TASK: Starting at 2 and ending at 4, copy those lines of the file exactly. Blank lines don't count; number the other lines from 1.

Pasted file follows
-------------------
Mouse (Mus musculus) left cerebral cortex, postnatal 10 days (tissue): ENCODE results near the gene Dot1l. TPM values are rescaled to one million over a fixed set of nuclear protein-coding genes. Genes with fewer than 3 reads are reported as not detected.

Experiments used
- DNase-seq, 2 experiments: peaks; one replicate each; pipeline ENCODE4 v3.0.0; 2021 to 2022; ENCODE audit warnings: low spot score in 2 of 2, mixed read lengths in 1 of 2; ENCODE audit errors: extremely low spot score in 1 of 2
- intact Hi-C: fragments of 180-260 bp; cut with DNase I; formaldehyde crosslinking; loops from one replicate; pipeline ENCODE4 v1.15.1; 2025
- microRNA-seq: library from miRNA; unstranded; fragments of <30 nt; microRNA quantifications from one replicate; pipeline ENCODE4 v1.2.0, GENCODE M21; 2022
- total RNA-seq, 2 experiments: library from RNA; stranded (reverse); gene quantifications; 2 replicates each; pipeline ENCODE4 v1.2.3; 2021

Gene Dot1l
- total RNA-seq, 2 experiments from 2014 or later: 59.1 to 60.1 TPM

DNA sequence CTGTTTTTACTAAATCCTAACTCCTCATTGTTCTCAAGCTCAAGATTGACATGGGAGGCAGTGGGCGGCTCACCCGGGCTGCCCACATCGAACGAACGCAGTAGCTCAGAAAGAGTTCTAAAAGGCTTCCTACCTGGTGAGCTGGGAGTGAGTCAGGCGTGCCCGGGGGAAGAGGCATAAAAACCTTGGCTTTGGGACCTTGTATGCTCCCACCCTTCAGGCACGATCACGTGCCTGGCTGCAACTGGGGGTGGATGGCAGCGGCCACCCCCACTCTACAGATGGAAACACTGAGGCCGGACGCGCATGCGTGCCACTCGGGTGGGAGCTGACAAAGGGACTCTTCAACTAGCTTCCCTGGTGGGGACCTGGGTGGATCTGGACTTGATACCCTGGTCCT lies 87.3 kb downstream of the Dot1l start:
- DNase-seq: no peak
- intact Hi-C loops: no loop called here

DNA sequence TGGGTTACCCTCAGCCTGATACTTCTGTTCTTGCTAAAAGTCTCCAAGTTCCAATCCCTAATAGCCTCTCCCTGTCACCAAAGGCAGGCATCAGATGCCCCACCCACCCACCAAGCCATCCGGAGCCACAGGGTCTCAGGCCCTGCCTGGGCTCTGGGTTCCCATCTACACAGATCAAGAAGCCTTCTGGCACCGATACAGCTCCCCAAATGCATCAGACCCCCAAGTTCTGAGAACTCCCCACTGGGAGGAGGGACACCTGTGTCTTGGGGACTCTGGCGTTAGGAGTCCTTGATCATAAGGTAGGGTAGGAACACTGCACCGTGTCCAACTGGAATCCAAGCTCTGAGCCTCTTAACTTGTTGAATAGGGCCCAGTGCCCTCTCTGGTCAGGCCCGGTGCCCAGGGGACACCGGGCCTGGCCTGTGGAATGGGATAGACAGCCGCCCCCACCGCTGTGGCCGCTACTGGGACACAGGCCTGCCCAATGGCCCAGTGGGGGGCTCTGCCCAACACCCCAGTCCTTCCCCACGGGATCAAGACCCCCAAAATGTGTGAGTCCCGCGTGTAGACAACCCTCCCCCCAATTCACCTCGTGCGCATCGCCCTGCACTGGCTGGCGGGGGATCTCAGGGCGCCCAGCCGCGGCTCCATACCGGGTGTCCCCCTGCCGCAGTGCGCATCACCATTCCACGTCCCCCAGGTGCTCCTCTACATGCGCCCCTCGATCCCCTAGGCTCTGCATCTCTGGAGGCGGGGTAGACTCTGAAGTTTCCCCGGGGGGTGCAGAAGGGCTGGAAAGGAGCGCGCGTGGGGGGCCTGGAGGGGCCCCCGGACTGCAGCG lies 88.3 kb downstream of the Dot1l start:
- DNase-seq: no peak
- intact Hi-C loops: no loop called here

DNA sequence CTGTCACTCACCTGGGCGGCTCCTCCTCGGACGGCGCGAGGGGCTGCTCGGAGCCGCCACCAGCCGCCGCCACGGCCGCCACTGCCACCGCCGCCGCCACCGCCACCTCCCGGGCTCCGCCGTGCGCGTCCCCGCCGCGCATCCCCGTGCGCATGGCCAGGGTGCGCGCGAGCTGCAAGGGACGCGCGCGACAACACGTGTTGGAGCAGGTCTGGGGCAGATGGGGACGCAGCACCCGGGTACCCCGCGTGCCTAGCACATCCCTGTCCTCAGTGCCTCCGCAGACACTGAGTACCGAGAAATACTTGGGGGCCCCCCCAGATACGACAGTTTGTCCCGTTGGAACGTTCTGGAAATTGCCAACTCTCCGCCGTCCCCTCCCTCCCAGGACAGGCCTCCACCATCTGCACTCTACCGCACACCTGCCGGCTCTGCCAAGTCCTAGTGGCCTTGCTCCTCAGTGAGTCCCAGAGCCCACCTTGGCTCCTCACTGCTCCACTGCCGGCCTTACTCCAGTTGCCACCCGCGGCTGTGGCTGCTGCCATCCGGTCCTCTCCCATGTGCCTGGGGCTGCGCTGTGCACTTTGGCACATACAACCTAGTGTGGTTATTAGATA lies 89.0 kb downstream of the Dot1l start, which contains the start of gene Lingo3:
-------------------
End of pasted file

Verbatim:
Experiments used
- DNase-seq, 2 experiments: peaks; one replicate each; pipeline ENCODE4 v3.0.0; 2021 to 2022; ENCODE audit warnings: low spot score in 2 of 2, mixed read lengths in 1 of 2; ENCODE audit errors: extremely low spot score in 1 of 2
- intact Hi-C: fragments of 180-260 bp; cut with DNase I; formaldehyde crosslinking; loops from one replicate; pipeline ENCODE4 v1.15.1; 2025